[The XQs (Ten Questions) series is a conversation with the author of new and exciting works in South Asian Studies, whose aim is not to “review” but to contextualize, historicize and promote new scholarship. We thank Yogesh Chandrani for conducting this interview. Previously: I, II, III, IV, V, VI, VII.]
Sanjeevini Badigar Lokhande teaches comparative politics at Temple University’s Department of Political Science and was previously assistant professor of politics at the University of Mumbai. Her book, Communal Violence, Forced Migration and the State: Gujarat since 2002, examines the forced displacement of Muslim communities of Gujarat due to the pogrom of 2002. In the aftermath of the violence, the Hindu nationalist government of Gujarat represented the state as a model of good governance. In the book, Lokhande draws on extensive field research and government documents to examine the politics of forced migration and relief and rehabilitation in order to interrogate the neoliberal state in India.
(Interview conducted by Yogesh Chandrani, September 2016 – January 2017).
1. Can you describe how you came to this project and the central questions that inform your inquiry?
The research for this book grew out of my doctoral studies at the Center for Political Studies, JNU where I was initially interested in the category of internally displaced persons in India and I was advised to focus on Gujarat. The central question that I began with and that is at the heart of the book is: how does displacement affect the experience of citizenship rights in a democratic setup where there is no evident large scale or regime changing conflict but where the democratic processes continue and such events are seen as aberrations. In Gujarat for instance the debate went from violence to good governance and that is what the book engages with.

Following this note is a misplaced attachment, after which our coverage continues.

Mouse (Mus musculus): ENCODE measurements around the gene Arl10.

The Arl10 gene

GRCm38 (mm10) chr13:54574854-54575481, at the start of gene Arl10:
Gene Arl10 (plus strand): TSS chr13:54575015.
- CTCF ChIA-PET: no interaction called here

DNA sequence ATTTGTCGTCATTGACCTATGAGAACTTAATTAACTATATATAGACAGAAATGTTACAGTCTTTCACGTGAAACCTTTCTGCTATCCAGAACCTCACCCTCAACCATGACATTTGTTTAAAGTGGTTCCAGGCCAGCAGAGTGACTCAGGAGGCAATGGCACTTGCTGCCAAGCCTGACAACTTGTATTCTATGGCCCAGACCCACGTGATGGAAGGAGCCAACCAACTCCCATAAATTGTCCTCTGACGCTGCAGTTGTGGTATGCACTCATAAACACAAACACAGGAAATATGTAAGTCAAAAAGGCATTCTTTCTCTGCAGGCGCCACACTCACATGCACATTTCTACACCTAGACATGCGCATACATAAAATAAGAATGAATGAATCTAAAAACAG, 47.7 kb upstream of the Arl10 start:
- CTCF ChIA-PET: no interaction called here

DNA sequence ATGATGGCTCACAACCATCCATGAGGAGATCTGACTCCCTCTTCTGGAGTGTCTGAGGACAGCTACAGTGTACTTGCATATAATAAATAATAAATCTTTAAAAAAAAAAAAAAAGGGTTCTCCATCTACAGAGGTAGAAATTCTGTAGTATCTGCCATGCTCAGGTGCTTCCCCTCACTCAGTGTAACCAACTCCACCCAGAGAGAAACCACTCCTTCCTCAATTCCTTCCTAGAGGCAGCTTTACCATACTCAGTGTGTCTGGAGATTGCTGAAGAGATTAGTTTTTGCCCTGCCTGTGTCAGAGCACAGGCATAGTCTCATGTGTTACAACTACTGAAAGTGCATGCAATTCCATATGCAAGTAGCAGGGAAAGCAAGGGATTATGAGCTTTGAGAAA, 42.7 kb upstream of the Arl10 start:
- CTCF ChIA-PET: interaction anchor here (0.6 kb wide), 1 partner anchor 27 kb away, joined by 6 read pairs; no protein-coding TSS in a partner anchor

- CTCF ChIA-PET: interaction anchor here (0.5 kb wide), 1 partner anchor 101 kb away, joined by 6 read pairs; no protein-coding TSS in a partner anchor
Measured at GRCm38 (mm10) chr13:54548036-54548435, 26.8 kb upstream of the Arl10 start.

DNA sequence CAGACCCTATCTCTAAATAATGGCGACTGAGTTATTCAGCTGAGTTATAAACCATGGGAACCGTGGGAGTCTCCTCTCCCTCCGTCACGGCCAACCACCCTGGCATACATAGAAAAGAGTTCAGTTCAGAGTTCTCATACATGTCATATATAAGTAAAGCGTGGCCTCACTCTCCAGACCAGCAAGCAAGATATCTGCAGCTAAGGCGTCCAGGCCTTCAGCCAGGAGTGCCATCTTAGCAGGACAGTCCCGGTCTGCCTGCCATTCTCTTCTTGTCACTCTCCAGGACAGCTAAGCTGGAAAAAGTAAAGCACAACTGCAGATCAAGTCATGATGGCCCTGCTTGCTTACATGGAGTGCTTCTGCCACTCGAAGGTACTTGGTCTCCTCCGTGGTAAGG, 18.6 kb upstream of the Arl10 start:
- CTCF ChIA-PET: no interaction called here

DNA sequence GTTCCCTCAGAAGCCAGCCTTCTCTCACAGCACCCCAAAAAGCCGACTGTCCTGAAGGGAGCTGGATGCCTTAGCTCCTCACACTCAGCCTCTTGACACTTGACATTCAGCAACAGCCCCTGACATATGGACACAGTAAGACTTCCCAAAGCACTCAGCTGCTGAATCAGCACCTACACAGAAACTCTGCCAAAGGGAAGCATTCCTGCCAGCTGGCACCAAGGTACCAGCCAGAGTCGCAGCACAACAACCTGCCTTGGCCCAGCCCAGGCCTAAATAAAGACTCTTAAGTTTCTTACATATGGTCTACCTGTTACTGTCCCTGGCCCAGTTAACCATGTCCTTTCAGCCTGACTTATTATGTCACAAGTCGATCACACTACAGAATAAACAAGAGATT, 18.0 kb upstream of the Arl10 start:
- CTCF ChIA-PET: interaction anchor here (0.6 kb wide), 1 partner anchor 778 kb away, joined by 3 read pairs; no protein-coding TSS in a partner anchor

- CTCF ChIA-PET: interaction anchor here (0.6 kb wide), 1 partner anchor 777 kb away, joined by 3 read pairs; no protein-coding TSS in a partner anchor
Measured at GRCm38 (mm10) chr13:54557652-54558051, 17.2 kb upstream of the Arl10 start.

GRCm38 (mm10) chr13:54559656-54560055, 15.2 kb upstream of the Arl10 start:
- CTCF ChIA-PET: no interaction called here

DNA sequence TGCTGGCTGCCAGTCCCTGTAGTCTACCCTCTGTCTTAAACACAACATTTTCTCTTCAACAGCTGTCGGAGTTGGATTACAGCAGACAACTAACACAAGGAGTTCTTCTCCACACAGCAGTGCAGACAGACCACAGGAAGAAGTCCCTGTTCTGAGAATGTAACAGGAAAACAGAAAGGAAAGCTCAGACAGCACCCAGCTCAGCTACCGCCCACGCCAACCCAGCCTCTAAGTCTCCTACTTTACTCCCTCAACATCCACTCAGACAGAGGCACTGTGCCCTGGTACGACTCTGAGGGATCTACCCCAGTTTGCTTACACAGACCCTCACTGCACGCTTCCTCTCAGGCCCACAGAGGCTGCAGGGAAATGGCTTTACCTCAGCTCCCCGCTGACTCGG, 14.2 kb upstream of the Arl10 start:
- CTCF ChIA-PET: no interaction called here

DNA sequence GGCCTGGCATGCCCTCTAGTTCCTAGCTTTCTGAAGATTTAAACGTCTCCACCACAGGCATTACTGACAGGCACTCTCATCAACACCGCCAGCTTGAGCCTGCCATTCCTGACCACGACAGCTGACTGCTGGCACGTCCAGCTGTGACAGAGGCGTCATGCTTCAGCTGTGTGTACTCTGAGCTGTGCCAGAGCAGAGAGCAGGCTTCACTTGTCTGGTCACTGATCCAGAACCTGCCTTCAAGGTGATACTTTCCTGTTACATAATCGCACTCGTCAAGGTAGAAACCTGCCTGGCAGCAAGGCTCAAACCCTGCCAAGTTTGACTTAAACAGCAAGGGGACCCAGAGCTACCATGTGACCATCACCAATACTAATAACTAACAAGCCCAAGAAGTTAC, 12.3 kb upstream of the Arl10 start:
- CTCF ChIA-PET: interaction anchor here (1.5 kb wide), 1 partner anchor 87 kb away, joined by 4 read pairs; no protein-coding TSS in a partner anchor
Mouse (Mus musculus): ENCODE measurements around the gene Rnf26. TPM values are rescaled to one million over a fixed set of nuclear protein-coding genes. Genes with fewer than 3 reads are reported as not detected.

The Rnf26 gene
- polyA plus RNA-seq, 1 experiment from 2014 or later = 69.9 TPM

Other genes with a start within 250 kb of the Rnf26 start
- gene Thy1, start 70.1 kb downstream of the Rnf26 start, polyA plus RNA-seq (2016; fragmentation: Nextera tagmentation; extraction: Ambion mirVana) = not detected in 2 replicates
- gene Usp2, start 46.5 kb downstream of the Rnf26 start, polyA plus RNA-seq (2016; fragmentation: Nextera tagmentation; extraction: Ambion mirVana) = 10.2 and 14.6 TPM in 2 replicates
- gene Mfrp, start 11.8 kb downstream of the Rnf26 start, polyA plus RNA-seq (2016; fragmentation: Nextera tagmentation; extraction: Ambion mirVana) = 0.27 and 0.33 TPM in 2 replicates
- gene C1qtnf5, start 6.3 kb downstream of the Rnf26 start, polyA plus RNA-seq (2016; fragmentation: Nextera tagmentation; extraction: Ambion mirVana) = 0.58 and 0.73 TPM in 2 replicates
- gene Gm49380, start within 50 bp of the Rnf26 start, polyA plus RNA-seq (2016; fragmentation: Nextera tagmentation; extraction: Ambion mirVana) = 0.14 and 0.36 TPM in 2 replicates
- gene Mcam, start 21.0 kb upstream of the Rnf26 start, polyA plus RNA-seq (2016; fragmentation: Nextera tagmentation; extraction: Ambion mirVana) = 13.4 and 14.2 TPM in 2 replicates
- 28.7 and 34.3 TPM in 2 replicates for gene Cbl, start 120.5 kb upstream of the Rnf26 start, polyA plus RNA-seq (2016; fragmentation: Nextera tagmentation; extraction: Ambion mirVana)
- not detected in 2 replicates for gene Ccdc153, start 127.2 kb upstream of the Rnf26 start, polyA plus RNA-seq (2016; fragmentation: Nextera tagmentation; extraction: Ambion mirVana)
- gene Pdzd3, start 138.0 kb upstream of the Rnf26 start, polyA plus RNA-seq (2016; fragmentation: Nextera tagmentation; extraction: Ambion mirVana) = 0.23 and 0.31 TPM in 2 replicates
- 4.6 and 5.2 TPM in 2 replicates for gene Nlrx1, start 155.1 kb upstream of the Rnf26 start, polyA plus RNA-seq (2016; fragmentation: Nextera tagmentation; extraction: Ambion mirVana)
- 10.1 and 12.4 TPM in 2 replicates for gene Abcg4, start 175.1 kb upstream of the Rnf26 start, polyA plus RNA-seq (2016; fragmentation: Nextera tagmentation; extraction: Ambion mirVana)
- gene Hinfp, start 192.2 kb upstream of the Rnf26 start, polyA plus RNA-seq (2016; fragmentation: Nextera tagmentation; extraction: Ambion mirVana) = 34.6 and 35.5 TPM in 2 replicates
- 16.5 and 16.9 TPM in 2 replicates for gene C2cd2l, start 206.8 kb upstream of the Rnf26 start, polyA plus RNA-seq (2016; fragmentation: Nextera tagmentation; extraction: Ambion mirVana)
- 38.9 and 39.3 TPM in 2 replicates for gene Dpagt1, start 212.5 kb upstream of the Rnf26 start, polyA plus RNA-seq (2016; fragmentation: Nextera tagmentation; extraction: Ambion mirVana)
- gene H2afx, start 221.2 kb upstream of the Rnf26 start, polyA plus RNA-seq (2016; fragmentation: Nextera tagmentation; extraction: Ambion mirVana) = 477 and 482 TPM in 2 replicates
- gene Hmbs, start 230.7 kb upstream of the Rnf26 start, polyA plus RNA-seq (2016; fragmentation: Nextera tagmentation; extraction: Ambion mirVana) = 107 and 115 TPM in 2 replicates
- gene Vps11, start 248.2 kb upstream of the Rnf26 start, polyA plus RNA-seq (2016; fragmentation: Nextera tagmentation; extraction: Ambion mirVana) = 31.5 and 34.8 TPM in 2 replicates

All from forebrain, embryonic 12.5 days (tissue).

2. In your book, you analyze the condition of Muslims of Gujarat in the wake of the pogrom of 2002 by drawing on the extensive literature on refugees and internally displaced persons. Can you discuss some of the key texts on refugees and forced migration that you draw on and how your reading of these texts shaped your own argument?
Hannah Arendt’s Origins of Totalitarianism, Gorgio Agamben’s “We Refugees” and Lisa Malkii’s “National Geographic: The Rooting of People’s and the Territorialisation of National Identity among Scholars and Refugees” are some of the texts that influenced my understanding of forced migration and shaped my argument in a major way in that I also used displacement as an analytical lens to understand the larger polity and its limits. For instance, Arendt argues that displacement exposes the inherent danger in the nation state, where the nation can become the state, i.e. where the state can be envisioned and manifested not as a provider and protector of an equality of membership or citizenship but an instrument solely of the majority. As Agamben points out, history shows us that the ideal of ‘we the people’ was emancipatory in a very exclusionary way. Thus, although I started from a grounded analysis of the accounts of the displaced themselves and their human rights violations, these readings impressed on me the need to keep a lookout on the impact of the events of 2002 on the larger polity, the changing nature of the state with the emergent discourse on governance in Gujarat and beyond. The popularity and growth of majoritarian politics around the world in our globalized times of chronic mobility leads me to think that this argument has implications beyond Gujarat.
3. In your book, you focus on the effects of the 2002 pogrom on the Muslim communities of north and central Gujarat and particularly, Ahmedabad. What are some these effects? And relatedly, what has your focus on the effects of the violence enabled you to say/argue about the nature of the Indian state/state in Gujarat?